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Concern over low smear test attendance figures

Dr Heather Currie Credit: ITV Border

A gynaecologist from Dumfries says that more women from the south of Scotland and Cumbria could die from cervical cancer, unless there's an increase in people attending their screening appointments.

Around one in every four women in Scotland are now missing out on their routine smear tests, with uptake at a ten year low.

"That's very concerning i mean that's the lowest it's been for a long time so we have a big worry that if this rate doesn't increase that we will be picking up more people in the future that have changes that could have been treated at a much earlier stage."

– Dr Heather Currie, Gynaecologist, NHS D&G

Catherine Schlag and Christine Potts say they owe theirs lives to smear tests. The sisters, from Dumfries, have both had laser treatment to remove pre-cancerous cells, which were picked up on their very first smear.

"It was a major shock for me. I was very worried about it and very nervous about the outcome. The whole process of what happened and the actual treatment itself was pretty horrific."

– Catherine Schlag
Catherine Schlag and Christine Potts Credit: ITV Border

Both sisters have been given the all clear, but will continue to be monitored.

The vast majority of smear tests return with negative results, but the tests which pick up abnormal changes can be life-saving, according to Dr Currie.

"It's just so sad that if we see somebody who actually has cancer where we could have picked up changes earlier and done a treatment to prevent the cancer.

"We cannot emphasise strongly enough how important it is to have your smear test. It's such a quick procedure and could save your life.'

– Dr Heather Currie, Gynaecologist, NHS D&G

Cervical screening is currently offered to women aged between 25 and 64 and takes place at your local GP surgery.

NHS Trust defends position after maternity letter

The NHS Trust has responded. Credit: PA

The NHS Trust in charge of the West Cumberland Hospital and Cumberland Infirmary has defended its position, after the publication of a letter accusing it of spreading "false" information.

Andrene Hamilton, an Obstetrics & Gynaecology consultant at West Cumberland Hospital, sent the letter to the Prime Minister Theresa May.

The letter calls proposals to downgrade maternity services at the West Cumberland Hospital "dangerous", and says all maternity consultants at the hospital are against the proposals.

However, the North Cumbria University Hospitals NHS Trust has now defended its position.

We are fully engaged with our obstetrics & gynaecology consultants as well as our wider consultant body. The view of the majority of our obstetrics & gynaecology consultants and the wider clinical leadership team is that if we cannot maintain consultant-led units at both hospital sites, we must explore alternative ways to provide a safe and sustainable service for mothers and babies in West, North & East Cumbria. This view has been expressed consistently for many months.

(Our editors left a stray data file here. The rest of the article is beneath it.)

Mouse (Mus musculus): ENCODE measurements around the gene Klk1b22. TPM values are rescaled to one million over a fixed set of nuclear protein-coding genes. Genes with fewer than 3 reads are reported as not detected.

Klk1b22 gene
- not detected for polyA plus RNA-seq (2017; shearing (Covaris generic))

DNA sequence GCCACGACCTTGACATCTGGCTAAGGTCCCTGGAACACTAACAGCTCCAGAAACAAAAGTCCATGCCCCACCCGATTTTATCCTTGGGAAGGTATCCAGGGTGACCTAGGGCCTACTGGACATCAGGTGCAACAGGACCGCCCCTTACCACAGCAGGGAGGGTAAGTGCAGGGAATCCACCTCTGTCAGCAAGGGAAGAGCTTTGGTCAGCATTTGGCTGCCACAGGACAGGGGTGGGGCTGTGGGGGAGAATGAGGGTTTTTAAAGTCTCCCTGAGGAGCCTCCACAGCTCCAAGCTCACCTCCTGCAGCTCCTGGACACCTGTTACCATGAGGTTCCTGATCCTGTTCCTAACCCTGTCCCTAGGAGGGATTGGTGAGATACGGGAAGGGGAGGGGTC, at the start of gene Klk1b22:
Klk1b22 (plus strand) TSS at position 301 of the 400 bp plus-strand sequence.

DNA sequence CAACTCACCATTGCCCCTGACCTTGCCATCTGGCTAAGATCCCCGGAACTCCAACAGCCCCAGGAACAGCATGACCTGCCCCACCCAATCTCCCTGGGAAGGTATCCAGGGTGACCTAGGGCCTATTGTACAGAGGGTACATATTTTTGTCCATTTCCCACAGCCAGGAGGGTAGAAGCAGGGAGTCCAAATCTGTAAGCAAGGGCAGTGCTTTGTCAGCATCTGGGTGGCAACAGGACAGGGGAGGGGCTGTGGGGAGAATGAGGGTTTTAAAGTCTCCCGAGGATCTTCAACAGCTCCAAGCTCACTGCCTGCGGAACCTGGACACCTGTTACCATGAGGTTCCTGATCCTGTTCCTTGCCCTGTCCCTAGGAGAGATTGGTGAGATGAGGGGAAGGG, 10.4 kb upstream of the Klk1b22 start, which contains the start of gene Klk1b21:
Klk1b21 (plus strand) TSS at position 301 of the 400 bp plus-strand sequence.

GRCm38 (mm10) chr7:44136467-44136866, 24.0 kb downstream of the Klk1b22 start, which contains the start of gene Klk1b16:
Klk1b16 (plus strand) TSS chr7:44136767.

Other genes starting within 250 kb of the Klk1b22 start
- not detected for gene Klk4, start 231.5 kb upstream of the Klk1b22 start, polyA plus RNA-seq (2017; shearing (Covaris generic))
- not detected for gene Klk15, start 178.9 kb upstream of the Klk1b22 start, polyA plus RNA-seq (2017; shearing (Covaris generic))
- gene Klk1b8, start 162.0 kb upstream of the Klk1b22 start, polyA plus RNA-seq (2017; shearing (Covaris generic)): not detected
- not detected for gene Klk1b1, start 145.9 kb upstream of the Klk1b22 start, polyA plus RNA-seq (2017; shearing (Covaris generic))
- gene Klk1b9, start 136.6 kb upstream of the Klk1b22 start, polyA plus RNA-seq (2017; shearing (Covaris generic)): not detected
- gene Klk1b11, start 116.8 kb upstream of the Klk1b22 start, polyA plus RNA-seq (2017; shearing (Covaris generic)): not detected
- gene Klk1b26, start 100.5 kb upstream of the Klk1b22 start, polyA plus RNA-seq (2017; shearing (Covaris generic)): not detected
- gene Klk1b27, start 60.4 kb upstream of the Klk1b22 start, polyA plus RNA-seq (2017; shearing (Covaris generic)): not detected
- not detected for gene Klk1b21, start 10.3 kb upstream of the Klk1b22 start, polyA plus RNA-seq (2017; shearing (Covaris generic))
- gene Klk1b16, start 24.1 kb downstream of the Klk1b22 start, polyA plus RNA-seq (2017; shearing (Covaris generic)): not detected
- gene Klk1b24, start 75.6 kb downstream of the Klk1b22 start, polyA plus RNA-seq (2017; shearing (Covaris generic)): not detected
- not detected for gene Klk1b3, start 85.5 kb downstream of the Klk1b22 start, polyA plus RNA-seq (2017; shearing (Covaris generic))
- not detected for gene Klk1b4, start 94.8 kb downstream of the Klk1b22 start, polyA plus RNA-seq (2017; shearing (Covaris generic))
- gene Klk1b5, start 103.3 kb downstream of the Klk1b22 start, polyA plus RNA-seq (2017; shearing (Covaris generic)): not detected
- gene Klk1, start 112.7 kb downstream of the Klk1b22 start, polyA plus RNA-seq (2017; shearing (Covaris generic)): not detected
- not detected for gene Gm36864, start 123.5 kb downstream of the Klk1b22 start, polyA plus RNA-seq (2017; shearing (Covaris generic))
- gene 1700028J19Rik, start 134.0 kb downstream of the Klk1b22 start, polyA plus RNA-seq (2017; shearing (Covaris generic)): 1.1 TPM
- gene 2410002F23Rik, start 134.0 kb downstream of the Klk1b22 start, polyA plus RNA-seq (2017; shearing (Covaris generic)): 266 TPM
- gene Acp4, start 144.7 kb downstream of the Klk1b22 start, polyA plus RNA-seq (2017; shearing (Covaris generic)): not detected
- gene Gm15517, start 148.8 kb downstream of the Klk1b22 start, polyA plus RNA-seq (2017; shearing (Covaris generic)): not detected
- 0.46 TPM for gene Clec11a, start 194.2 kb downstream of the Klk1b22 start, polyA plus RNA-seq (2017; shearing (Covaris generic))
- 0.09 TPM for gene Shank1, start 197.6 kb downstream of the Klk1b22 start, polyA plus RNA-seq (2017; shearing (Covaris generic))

We have been open about the fact that we had some success last year in recruiting middle-grade doctors in Maternity services. However, we have also been clear that the concerns around staffing mainly relate to our paediatric services. In the Care Quality Commission’s (CQC) report about our Children’s services published in November 2016, they absolutely recognised the long-standing challenges we have in recruiting substantive medical staff in this area and the fact that we are taking action to tackle this issue.

During the consultation thousands of people have been engaged with and thousands of questionnaire responses and written responses were submitted. They are all currently being independently analysed and the analysis report will be one of the papers that NHS Cumbria Clinical Commissioning Group considers when reaching decisions on the services described in the consultation document including maternity services.

– Dr Rod Harpin, medical director of North Cumbria University Hospitals NHS Trust

WATCH: We put your healthcare questions to the Success Regime

A public consultation into plans to make major changes to healthcare in North, West and East Cumbria ended at midnight.

The Success Regime, which was brought in to look at problems in health care in the county, say the plans will improve services and save money.

But there's been some vocal public opposition, especially over proposals to cut beds in community hospitals and end consultant-led maternity care at the West Cumberland Hospital.

There have been many public meetings to discuss the plans and hear concerns, but some of you got in touch with us to say you still have questions. Here's Hannah McNulty, to try to get some answers.

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